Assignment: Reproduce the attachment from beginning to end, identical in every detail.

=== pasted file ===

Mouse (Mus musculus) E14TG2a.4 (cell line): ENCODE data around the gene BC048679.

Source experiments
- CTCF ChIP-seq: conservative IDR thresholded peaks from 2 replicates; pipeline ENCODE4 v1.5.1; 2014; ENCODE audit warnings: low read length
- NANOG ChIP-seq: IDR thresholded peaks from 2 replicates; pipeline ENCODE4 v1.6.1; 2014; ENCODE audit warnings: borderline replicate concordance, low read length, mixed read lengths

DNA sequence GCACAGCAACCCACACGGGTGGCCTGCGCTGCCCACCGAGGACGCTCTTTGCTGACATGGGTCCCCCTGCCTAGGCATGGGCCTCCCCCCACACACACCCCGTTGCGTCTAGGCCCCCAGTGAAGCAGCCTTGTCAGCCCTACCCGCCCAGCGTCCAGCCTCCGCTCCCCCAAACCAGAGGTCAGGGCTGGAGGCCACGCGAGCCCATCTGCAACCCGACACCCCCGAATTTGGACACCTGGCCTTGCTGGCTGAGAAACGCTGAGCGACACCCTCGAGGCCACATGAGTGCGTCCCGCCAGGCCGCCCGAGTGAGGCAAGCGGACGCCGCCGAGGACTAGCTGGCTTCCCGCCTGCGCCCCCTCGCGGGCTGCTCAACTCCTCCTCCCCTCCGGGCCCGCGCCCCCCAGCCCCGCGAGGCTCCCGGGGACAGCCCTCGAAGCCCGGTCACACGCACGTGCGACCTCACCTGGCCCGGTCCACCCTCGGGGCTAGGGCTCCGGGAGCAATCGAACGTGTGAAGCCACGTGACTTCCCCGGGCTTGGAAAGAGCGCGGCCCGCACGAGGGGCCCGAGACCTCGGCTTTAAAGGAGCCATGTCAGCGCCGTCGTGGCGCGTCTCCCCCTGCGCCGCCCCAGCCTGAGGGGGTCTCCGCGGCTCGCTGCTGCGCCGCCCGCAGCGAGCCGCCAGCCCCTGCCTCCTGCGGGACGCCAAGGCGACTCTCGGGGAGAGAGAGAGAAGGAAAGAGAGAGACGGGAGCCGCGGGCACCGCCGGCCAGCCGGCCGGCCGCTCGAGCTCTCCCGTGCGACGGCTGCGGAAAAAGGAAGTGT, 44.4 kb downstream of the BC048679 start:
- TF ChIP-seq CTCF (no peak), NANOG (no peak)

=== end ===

Mouse (Mus musculus) E14TG2a.4 (cell line): ENCODE data around the gene BC048679.

Source experiments
- CTCF ChIP-seq: conservative IDR thresholded peaks from 2 replicates; pipeline ENCODE4 v1.5.1; 2014; ENCODE audit warnings: low read length
- NANOG ChIP-seq: IDR thresholded peaks from 2 replicates; pipeline ENCODE4 v1.6.1; 2014; ENCODE audit warnings: borderline replicate concordance, low read length, mixed read lengths

DNA sequence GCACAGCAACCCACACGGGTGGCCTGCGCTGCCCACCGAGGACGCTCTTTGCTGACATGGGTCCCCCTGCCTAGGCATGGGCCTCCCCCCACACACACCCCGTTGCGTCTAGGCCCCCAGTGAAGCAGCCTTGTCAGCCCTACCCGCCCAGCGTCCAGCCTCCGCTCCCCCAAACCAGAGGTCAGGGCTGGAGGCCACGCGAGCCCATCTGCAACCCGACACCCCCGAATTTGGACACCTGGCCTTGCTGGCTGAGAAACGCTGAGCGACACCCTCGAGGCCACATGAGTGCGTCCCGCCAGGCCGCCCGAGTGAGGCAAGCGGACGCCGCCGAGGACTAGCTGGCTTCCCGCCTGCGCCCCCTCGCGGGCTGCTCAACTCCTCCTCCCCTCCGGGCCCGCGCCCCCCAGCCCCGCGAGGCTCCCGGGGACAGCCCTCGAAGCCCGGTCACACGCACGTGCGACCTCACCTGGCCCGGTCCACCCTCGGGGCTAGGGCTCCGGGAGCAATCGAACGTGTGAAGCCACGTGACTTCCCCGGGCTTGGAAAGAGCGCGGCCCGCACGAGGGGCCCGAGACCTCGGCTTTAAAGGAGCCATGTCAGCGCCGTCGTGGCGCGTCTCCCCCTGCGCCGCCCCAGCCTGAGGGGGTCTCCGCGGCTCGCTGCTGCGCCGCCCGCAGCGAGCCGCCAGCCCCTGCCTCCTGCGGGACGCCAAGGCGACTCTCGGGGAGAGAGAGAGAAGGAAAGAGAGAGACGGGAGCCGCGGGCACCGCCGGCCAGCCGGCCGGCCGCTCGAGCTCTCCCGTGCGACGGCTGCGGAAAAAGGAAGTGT, 44.4 kb downstream of the BC048679 start:
- TF ChIP-seq CTCF (no peak), NANOG (no peak)